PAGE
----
Jack Blyzinskyj, an MBA student at Imperial College Business School has swum the English Channel to raise money for people fleeing from Ukraine.
Mr Blyzinskyj, who is of Ukrainian heritage, completed the 33 kilometre challenge, known as the “Everest of Swimming” in 10 hours and 36 minutes in a bid to raise money to support the Ukrainian refugee crisis. The Meter by Meter challenge, which aimed to raise £10 for every meter completed by Jack and his team during the Channel crossing, has so far raised over £100,000.
Mr Blyzinskyj, who is a former Olympic Trials swimming finalist for Team GB and an 11-time NCAA All-American, highlighted his inspiration for the Channel swim. “As a family with deep Ukrainian roots, the invasion was difficult to comprehend and impacted me personally. My grandfather was born in Western Ukraine when the country was under Soviet occupation in the 1930’s. At 15, just after WW2, he had to flee his country of birth, was in a refugee camp in Italy for a while, before settling in England. I hope our small act of human courage continues to shine a light on the resilience of Ukraine, her people, and all those who continue to help rebuild our communities.”
The funds raised by the challenge will go towards supporting the Imperial Sanctuary Support Fund which is designed to support scholarships for people displaced by war, conflict or environmental crisis who desire to study at Imperial but lack the financial means to take up an offered place.
"I hope our small act of human courage continues to shine a light on the resilience of Ukraine, her people, and all those who continue to help rebuild our communities.” Jack Blyzinskyj MBA student, Business School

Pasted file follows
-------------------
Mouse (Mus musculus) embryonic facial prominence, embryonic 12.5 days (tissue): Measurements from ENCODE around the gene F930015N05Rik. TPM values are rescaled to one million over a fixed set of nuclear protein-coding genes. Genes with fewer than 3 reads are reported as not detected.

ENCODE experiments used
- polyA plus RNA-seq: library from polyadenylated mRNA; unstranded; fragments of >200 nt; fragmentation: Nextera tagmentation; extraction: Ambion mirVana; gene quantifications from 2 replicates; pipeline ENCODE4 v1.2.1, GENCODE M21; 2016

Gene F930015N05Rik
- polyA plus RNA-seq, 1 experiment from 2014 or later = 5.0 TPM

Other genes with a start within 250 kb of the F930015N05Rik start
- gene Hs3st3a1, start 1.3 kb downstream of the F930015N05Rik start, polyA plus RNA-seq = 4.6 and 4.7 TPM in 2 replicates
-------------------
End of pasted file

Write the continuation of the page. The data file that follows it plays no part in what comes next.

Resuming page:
Money will also be donated to Solidarité Ukraine, a non-profit organisation that aims to support displaced Ukrainians rebuild their lives across Europe. Solidarité Ukraine was founded by Dr Mary Meaney, a member of the Business School’s Advisory Board and the College Council. The charity works with businesses, non-profits and the government employment agency to place refugees in jobs. Further funding will also go to Remember US, a non-profit organisation that provides humanitarian aid to vulnerable people from Ukraine living in war zones.
Dr Meaney said: "It is incredibly inspiring to witness the courage and commitment of Jack and the entire team. Despite gruelling conditions, freezing water and terrible currents, they managed to conquer the “Everest of swimming.” Their amazing effort has not only raised desperately needed funds for Ukrainian refugees and cancer research, it has also been a real source of inspiration to our entire community.”
Mr Blyzinskyj completed the challenge alongside a team comprising Dan Wallace, Team GB Olympic Silver Medallist, and Commonwealth Champion, Ross McWhirter, a Scottish and GB Triathlete, Jordan Dunn, Scottish National Team member and Harrison Haines, an Australian and a former University of Florida athlete.
After completing the swim, Mr Blyzinskyj said: “Conditions were quite grim, but after 10+ hours our team found the French coast. Our boat is one of the few successful crossings so far this year. Most of the other recent attempts have turned around due to the strong tides, high winds, and low visibility.
He added: "Even after a lifetime of swimming, this one took everything from our team. Over the past few days we’ve realized how much it gave back to us. The money we raised will make a prominent change in the causes we swam for, and that was the reason that turning around was never an option. The only thing longer than our swim, was the ocean of people supporting us, and it wouldn’t have been possible without them."
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